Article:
Admissions in the changing HE landscape
Roderick has a 25 year career in HE professional services, across a range of roles within central university services and in academic departments. In his most recent role as Director of Admissions at the University of Birmingham. Roderick spearheaded improvements in organisation, systems, regulatory compliance and customer services.
Having had several years of declining numbers of 18 year olds in the UK population, the trend has now reversed and the number is set to rise for the foreseeable future. Whilst on the face of it this appears to mean that it will become easier to recruit home undergraduate students, it will not be plain sailing. As ever, there will be a number of issues that intersect and make the admissions ‘game’ as complicated as ever.
First, there are the institutional issues, primarily based around the desired “size and shape” of each particular institution. Looking at size first, in crude terms higher student numbers means increased income, but this is where admissions bumps into an institution’s estates strategy – just how much more residential accommodation or classroom spaces might be needed for a (say) 10% increase in student recruitment? Many universities recruit the numbers they do not only in view of what is possible in the market, but also guided by restraints on the size of the cohort they can accommodate. Third-party accommodation providers can alleviate some of the burden, but in cities with more than one HEI, that may not be a viable option. Digital infrastructure is also a consideration: to what extent will hybrid teaching arrangements persist beyond the pandemic, potentially alleviating some classroom space pressures?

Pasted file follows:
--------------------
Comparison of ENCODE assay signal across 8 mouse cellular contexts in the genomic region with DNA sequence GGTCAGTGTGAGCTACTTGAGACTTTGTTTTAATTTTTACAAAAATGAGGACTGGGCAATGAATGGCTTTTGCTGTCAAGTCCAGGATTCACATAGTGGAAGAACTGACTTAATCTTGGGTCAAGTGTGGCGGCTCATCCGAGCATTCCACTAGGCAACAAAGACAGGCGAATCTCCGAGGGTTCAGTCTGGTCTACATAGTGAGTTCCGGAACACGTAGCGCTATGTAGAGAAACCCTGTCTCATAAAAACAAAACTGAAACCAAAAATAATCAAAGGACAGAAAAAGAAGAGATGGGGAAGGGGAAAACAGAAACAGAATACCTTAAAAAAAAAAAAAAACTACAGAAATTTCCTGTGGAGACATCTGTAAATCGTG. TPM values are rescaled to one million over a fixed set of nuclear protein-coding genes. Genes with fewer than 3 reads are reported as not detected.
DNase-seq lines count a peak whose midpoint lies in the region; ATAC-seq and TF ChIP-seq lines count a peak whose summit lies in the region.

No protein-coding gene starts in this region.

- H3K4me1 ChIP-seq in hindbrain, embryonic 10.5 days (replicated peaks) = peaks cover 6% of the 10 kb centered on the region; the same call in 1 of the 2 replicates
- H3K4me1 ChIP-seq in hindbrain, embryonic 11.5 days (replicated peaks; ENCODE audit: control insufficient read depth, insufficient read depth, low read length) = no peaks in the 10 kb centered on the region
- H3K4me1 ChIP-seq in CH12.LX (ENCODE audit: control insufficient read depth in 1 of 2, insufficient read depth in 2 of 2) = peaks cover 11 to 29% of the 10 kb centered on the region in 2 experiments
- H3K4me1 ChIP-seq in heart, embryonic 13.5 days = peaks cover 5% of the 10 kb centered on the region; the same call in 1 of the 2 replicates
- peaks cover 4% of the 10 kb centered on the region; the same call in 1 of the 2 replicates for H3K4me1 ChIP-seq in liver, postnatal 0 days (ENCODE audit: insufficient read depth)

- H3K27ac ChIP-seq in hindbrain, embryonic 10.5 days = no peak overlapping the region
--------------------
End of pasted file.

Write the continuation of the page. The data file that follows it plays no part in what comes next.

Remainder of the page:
The second issue is related to what students will be studying. Whilst the government is encouraging the take up of STEM subjects, they are far more expensive to teach than arts and humanities subjects, and the unit of resource has fallen in real terms over the last five years. It is thus very likely that many institutions will not be removing their own caps on the number of students they recruit into STEM subjects. But recruiting to the arts will also become more difficult as fewer students are doing the necessary A levels (or other qualifications) so that is no longer a straightforward option. Plus, of course, the government is still threatening to reduce the fee or grant income for arts subjects, which means that income from those students will probably fall in the years to come.
So, despite increasing numbers of 18 year olds, admissions will continue to be a complicated game to play – and that’s before some form of post-qualification system gets imposed on the sector.
The government has also been making comments about wanting to increase numbers in FE at expense of HE – perhaps wanting to re-instate the divide that was all but abolished 30 years ago. It is possible that this divide will be enforced by GCSE grades, with pupils with a 4 (a C grade in old money) in GCSE Maths and English permitted to enter HE and the rest funnelled towards FE. While this would be a retrograde step, with serious implications for access and participation, it remains on the cards.
So, despite increasing numbers of 18 year olds, admissions will continue to be a complicated game to play – and that’s before some form of post-qualification system gets imposed on the sector. Whilst there has been less said about this lately, it has not gone away and we can be sure that there are civil servants (who may know very little about the practicalities of university admissions processes) somewhere in Whitehall working on a plan.
The only way to cope with all the uncertainty that the future holds is to make sure that your admissions function is as good as it can be, in terms of systems, processes and people, as well as interactions with other parts of the institution. Can we assume that what we currently have is as good as it needs to be, because it works well at the moment? In fact what works now is unlikely to be what is needed in the future. So why not take the opportunity to give your admissions function the equivalent of an MOT test – are your systems not just fit for purpose but future proofed as well; do all your processes work smoothly and contain as few steps as possible; do you have the right people (with the right skills and training) in the right places; and is admissions positioned as it should be in your institution, with the correct connections to both academic departments and administrative functions.
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